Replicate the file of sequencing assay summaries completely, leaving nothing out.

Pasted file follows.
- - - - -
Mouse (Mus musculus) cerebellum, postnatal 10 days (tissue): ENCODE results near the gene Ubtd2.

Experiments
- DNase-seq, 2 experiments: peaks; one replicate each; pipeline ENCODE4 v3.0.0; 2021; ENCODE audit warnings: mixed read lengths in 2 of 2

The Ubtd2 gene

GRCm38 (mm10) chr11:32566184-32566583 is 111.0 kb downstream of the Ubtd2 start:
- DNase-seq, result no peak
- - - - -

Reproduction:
Mouse (Mus musculus) cerebellum, postnatal 10 days (tissue): ENCODE results near the gene Ubtd2.

Experiments
- DNase-seq, 2 experiments: peaks; one replicate each; pipeline ENCODE4 v3.0.0; 2021; ENCODE audit warnings: mixed read lengths in 2 of 2

The Ubtd2 gene

GRCm38 (mm10) chr11:32566184-32566583 is 111.0 kb downstream of the Ubtd2 start:
- DNase-seq, result no peak